This law prohibited any company or individual from bringing foreigners into the United States under contract to perform labor. The only exceptions were those immigrants brought to perform domestic service and skilled workers needed to help establish a new trade or industry in the US.
  • Statue of Liberty Dedication

    Statue of Liberty Dedication
    The Statue of Liberty is dedicated in New York Harbor.The dedication was held on the afternoon of October 28, 1886, in a ceremony presided over by President Grover Cleveland. The Statue has become an enduring symbol of freedom and democracy. For many European immigrants it provided their first visual image of America.
  • The Geary Act

    The Geary Act
    The Geary Act etended the Chinese Exclusion Act for ten more years, added the requirement that all Chinese residents in the US carry permits, and excluded them from serving as witnesses in court and from bail in Habeus Corpus proceedings.
  • The Anarchist Exclusion Act

    The Anarchist Exclusion Act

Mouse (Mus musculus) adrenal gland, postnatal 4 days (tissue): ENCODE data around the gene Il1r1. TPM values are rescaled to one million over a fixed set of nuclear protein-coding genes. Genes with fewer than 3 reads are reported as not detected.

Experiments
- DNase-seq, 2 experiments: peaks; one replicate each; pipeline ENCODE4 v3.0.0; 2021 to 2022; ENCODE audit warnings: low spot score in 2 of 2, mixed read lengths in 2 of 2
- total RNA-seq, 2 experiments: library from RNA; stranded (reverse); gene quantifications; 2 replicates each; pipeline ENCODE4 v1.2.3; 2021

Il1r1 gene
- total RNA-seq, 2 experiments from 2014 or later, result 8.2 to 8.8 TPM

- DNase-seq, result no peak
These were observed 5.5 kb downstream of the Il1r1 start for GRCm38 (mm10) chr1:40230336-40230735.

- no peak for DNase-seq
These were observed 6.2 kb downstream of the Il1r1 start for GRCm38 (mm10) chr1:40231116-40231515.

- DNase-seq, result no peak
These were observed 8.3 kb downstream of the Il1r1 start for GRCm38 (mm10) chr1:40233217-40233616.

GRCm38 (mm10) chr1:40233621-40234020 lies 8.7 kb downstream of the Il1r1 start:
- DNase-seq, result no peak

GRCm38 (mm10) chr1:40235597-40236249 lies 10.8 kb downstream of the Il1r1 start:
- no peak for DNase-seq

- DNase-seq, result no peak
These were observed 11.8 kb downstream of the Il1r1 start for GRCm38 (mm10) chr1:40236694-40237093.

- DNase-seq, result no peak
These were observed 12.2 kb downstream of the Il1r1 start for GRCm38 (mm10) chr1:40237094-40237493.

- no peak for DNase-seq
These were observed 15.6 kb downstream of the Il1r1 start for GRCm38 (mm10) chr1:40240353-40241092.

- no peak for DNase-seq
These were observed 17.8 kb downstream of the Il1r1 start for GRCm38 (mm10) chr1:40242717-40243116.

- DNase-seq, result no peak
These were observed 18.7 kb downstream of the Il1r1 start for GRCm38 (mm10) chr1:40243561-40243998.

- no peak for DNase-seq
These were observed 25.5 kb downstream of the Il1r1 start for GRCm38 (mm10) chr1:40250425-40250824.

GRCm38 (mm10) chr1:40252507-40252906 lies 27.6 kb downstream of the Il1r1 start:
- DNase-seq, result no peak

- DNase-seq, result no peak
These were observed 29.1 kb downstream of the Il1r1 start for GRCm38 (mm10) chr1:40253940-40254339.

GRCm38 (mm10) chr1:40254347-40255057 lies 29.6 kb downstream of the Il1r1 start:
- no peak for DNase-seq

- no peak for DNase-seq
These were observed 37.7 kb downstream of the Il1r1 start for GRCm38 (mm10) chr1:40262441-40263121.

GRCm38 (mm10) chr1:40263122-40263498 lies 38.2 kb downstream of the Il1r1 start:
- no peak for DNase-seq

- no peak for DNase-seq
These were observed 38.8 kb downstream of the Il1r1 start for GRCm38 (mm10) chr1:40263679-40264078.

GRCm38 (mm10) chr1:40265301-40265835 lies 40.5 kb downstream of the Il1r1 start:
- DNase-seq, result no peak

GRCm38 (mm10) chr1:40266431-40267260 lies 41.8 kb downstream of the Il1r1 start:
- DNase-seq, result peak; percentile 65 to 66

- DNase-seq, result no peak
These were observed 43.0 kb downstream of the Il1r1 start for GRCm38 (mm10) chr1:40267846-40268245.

The Anarchist Exclusion Act was passed by the United States Congress in 1903 to prevent the immigration of and to allow the deportation of immigrants to the United States who subscribed to anarchist ideas. Officially titled, "An Act To regulate the immigration of aliens into the United States", the act followed the September 1901 assassination of U.S. President William McKinley by Leon Czolgosz, an American-born son of Polish immigrants.
  • Expatriation Act

    Expatriation Act
    The Act declared that an American woman who married a foreign national would lose her US citizenship.
  • Immigration Act of 1917

    Immigration Act of 1917
    Congress enacted a literacy requirement for immigrants by overriding President Woodrow Wilson's veto. The law required immigrants to be able to read 40 words in some language and banned immigration from Asia, except for Japan and the Philippines.
  • Jones-Shafroth Act

    Jones-Shafroth Act
    This law granted US citizenship to Puerto Ricans, provided that they could be recruited by the US military.
  • The Emergency Quota Act

    The Emergency Quota Act